When a town ages, it has to change too, to avoid stalling out, fading away. Often a town has been planted in a place to satisfy some specific cultural or economic need, and if those days pass, the town has to change its game. And the way a town does this is very important, because it says as much about the times we’re all living in as about the way a town makes decisions.
Hoquiam, Washington is an interesting example of these changes. Originally a logging town, it continues to celebrate its heritage with an internationally known event called Loggers’ Playday. And every fall there is a logging competition and parade to remind the people of the town how their hamlet came to be. But where some traditions are timeless, fundamental to the fabric of a town’s culture, others have to be created anew.
Take, for example, the waterfront. This part of the city’s downtown has not been well used since a 1980s Renaissance. But with the possibilities presented by new development, suddenly there’s a chance that it can become a hub for the area. This city can’t just rely on logging contests forever — there’s got to be more to a city’s life than that.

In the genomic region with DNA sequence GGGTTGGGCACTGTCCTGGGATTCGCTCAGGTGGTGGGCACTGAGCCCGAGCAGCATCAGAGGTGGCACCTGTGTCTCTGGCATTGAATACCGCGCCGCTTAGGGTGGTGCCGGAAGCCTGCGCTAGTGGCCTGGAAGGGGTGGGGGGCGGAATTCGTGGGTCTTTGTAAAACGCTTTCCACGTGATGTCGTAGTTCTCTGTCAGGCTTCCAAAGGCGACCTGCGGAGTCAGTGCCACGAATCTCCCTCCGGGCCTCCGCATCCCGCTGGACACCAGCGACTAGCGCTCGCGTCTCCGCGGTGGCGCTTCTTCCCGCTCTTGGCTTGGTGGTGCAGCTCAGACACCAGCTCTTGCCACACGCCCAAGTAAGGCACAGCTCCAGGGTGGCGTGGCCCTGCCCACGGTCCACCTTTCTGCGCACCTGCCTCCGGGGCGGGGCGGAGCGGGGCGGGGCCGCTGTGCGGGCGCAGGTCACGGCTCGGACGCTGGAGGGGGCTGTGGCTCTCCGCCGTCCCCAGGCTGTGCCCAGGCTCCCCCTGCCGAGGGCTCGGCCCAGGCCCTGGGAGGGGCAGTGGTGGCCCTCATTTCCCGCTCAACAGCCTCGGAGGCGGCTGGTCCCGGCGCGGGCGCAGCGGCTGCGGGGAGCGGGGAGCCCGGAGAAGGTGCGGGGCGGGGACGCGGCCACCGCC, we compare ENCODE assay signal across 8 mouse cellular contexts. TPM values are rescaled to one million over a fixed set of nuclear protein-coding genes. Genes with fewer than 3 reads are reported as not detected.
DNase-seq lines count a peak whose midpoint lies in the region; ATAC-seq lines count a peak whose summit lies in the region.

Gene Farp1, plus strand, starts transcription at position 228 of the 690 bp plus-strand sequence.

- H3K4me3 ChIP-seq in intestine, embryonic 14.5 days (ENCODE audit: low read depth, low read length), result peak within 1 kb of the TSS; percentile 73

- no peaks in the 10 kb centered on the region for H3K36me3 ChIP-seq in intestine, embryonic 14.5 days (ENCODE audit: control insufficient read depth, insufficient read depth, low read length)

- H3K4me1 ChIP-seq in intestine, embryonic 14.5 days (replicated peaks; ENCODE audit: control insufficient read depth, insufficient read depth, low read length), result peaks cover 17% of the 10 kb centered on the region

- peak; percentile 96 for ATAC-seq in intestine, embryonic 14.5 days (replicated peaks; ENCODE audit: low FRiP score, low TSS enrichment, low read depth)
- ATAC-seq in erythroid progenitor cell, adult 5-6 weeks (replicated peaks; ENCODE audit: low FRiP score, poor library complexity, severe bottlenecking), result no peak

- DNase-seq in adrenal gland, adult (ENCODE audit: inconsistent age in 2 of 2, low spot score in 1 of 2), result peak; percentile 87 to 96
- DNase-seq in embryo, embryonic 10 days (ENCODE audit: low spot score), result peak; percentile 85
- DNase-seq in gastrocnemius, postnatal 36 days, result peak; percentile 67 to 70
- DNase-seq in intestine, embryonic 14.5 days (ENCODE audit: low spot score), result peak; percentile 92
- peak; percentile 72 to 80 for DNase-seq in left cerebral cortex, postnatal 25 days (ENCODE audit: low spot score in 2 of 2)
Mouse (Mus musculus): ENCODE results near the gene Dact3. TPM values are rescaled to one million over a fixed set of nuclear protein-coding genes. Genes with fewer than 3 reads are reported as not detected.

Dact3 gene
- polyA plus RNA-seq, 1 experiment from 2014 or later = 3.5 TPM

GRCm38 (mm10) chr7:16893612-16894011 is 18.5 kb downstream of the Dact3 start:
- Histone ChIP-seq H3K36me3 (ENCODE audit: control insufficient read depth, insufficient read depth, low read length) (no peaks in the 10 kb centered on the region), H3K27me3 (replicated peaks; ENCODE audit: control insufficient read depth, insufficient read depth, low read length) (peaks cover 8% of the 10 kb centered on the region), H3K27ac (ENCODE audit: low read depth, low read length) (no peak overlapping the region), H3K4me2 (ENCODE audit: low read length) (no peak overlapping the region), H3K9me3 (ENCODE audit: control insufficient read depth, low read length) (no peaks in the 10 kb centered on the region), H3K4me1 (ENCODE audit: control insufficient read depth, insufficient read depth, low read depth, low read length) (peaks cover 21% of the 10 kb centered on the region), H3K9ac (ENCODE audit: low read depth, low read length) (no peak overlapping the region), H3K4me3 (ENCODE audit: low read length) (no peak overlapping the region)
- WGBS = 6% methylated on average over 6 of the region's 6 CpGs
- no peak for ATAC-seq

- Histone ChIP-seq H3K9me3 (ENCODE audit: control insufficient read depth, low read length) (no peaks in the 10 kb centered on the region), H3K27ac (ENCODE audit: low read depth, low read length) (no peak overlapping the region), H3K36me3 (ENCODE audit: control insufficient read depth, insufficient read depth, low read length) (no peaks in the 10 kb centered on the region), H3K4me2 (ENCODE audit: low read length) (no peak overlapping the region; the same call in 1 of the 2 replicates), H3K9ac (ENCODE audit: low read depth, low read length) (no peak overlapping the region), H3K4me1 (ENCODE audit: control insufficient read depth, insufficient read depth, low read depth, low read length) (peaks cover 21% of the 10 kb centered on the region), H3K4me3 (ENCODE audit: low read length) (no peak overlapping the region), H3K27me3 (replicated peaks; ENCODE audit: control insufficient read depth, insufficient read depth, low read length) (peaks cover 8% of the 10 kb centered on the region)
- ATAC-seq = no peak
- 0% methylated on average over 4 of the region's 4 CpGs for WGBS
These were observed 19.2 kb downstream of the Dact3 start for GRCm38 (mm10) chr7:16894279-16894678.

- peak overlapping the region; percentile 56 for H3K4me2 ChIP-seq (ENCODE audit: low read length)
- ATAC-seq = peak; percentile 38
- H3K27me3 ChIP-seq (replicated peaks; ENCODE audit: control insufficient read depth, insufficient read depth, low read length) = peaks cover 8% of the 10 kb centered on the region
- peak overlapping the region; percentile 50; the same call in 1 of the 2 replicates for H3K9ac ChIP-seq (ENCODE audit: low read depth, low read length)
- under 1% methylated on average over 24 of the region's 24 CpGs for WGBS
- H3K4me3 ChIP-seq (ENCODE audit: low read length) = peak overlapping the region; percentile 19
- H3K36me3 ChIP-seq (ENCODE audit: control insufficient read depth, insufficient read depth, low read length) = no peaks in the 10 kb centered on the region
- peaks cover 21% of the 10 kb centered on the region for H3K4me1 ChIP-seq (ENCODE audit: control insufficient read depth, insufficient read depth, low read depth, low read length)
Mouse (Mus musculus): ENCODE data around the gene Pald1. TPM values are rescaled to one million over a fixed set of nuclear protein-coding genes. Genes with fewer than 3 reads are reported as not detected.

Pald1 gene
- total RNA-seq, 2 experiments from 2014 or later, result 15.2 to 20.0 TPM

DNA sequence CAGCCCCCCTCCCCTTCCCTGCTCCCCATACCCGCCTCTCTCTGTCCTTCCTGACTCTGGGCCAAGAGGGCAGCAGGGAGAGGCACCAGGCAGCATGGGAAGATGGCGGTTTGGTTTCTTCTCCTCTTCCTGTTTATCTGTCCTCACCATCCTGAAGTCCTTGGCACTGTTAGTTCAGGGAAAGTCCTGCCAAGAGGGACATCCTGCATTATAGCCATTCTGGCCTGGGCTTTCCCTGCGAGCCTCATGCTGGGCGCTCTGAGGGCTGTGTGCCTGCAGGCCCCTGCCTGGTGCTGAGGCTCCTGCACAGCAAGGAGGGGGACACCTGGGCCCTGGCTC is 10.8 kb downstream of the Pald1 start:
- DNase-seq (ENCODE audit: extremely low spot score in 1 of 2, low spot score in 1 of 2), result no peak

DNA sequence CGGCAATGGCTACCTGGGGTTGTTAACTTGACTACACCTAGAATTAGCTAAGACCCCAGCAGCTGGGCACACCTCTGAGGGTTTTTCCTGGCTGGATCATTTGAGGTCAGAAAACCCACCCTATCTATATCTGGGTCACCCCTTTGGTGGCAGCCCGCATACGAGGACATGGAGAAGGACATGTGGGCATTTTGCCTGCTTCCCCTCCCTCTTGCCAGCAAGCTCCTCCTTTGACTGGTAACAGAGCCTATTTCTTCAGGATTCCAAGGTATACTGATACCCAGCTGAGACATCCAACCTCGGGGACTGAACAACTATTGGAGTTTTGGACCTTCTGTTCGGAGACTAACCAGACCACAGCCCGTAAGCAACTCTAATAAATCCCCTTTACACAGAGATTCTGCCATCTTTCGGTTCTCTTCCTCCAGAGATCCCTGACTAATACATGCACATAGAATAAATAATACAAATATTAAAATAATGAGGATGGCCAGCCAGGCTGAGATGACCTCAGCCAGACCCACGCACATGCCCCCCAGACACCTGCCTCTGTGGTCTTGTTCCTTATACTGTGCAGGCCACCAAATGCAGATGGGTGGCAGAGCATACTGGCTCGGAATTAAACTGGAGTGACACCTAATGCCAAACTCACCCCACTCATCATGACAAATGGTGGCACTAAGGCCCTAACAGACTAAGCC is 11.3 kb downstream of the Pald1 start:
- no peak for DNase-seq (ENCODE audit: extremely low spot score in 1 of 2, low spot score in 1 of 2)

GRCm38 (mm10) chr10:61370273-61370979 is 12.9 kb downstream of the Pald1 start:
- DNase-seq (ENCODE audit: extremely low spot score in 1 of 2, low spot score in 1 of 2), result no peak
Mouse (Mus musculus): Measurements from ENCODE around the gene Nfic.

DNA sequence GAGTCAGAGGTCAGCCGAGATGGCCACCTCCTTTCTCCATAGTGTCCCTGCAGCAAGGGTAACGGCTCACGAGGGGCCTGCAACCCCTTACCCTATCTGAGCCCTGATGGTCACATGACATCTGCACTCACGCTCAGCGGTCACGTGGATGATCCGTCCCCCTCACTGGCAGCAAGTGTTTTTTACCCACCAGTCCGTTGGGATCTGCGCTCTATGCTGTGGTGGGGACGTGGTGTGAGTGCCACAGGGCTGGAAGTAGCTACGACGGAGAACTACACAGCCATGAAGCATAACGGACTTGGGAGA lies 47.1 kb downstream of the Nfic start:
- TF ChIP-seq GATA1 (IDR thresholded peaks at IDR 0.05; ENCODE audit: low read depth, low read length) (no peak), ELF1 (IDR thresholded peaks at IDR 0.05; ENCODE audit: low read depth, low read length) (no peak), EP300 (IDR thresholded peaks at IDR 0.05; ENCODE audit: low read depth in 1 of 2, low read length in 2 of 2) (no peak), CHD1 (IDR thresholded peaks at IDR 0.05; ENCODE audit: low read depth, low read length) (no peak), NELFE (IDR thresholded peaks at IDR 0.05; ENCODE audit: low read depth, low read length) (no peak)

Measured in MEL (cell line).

There’s ample area on the waterfront for new amenities such as shopping and entertainment, features that make a town a good place to visit. Waterfront development has been a major boon for cities such as Baltimore and San Antonio. For those towns, like this one, this area becomes a natural place to congregate, to put in shops and dining opportunities. The river itself becomes a major draw, a natural feature that lends the downtown its own special beauty while giving people a place to have a drink.
There’s another good reason to consider its development options. There’s its bigger neighbor to the east, Aberdeen, with whom the town has a kind of rivalry. Bigger towns tend to get the better opportunities, often more money from the state, than the smaller town. Older siblings always get the new stuff while littler kids get the hand-me-downs. But so if the town thinks about what it wants to become and applies that vision in creating a lovely downtown waterfront, it can show that next-door neighbor how great a town can be.
That balance between tradition and innovation is an important one. But it’s necessary to think about making change to avoid stagnation in a community. And when small towns such as Hoquiam find this opportunity for evolution, they should take a chance or two and grow.
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